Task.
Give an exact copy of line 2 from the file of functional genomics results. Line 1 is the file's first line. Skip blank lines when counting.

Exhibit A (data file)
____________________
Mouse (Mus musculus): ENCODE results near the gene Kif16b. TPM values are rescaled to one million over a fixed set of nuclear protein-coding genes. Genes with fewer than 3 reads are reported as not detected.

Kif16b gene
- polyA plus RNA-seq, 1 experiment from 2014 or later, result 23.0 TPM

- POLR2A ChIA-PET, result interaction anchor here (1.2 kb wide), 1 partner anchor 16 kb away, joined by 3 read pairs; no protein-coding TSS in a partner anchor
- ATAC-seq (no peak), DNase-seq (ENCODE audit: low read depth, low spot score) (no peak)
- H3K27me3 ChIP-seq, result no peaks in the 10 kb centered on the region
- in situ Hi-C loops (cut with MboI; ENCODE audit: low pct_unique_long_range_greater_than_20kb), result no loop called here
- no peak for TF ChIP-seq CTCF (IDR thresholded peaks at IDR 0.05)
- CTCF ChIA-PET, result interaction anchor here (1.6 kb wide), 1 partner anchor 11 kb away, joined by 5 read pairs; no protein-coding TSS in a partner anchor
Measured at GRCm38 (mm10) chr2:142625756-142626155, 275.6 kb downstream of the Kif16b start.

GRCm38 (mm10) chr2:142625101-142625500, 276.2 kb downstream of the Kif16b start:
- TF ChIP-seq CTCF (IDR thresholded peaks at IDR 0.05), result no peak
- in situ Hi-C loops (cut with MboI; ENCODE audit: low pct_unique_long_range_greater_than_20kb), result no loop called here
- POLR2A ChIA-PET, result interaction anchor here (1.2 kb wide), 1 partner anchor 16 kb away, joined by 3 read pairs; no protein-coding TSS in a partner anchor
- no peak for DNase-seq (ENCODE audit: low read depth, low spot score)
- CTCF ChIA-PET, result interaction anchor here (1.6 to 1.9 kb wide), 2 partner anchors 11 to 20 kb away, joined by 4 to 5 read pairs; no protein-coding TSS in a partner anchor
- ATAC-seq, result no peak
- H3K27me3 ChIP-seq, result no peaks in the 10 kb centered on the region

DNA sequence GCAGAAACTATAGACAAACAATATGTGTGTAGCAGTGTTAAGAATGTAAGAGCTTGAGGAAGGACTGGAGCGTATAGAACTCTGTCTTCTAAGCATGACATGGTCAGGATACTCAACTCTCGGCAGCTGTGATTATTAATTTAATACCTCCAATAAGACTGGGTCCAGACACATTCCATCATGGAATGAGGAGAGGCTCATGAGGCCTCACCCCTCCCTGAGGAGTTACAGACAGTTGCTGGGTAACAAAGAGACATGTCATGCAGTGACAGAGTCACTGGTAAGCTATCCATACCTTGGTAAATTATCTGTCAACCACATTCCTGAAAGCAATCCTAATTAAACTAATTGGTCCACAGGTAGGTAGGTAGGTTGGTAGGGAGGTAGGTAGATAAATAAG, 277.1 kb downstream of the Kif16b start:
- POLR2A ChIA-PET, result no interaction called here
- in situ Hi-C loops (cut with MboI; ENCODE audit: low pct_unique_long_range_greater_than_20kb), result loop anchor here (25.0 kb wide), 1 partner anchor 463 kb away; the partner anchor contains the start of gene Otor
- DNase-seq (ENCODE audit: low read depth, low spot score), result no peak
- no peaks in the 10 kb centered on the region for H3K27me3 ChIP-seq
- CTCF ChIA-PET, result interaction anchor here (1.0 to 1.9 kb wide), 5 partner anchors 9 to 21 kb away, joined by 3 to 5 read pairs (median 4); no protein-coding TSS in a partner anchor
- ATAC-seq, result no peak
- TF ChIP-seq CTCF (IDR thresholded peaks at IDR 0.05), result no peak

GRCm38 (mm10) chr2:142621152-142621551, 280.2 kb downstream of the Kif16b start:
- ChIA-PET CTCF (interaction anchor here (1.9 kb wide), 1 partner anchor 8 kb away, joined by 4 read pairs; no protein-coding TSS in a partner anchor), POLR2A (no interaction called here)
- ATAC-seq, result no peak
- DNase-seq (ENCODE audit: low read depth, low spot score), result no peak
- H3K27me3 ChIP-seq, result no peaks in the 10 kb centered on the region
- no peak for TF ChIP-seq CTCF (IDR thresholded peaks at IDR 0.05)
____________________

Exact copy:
Kif16b gene